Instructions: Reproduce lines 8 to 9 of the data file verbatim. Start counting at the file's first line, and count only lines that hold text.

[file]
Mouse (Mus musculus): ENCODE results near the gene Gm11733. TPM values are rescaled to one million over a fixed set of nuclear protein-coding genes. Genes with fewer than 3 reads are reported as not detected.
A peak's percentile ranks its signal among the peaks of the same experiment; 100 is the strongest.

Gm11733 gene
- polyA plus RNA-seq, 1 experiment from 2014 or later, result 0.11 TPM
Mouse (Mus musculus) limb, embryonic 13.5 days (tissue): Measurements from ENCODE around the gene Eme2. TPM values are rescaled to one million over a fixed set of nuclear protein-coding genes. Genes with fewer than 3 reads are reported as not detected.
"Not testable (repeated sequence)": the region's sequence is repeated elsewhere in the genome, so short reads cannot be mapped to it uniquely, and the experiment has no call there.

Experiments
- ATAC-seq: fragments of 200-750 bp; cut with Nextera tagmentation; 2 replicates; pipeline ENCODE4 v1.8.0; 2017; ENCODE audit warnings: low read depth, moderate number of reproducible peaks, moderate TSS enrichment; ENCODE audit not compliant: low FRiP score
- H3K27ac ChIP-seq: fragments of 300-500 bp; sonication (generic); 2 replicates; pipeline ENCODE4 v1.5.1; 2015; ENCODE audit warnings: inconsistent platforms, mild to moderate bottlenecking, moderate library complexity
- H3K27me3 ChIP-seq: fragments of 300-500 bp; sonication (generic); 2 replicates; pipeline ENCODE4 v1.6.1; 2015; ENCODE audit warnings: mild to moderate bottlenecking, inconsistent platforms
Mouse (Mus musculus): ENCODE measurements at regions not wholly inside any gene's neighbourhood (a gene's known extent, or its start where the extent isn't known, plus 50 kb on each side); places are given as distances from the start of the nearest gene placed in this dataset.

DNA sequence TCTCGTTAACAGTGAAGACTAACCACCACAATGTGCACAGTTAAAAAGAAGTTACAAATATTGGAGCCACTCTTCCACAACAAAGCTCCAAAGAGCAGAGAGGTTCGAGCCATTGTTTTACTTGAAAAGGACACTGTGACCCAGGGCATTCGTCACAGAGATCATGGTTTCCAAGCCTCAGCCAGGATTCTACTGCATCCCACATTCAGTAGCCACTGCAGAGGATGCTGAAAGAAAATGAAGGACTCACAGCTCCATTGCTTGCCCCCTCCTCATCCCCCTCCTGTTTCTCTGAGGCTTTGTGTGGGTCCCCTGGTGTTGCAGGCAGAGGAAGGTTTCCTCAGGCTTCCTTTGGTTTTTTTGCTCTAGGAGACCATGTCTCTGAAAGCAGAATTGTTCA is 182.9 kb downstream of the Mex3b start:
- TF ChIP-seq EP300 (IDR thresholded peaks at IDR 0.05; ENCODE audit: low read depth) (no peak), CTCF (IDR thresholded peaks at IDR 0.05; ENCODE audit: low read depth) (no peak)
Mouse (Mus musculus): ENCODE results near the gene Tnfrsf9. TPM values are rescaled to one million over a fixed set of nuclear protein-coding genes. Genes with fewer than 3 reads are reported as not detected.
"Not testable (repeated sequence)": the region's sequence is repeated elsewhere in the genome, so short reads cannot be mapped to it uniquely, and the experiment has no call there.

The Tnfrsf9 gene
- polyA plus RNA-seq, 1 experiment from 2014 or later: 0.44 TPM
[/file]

- ATAC-seq: fragments of 200-750 bp; cut with Nextera tagmentation; 2 replicates; pipeline ENCODE4 v1.8.0; 2017; ENCODE audit warnings: low read depth, moderate number of reproducible peaks, moderate TSS enrichment; ENCODE audit not compliant: low FRiP score
- H3K27ac ChIP-seq: fragments of 300-500 bp; sonication (generic); 2 replicates; pipeline ENCODE4 v1.5.1; 2015; ENCODE audit warnings: inconsistent platforms, mild to moderate bottlenecking, moderate library complexity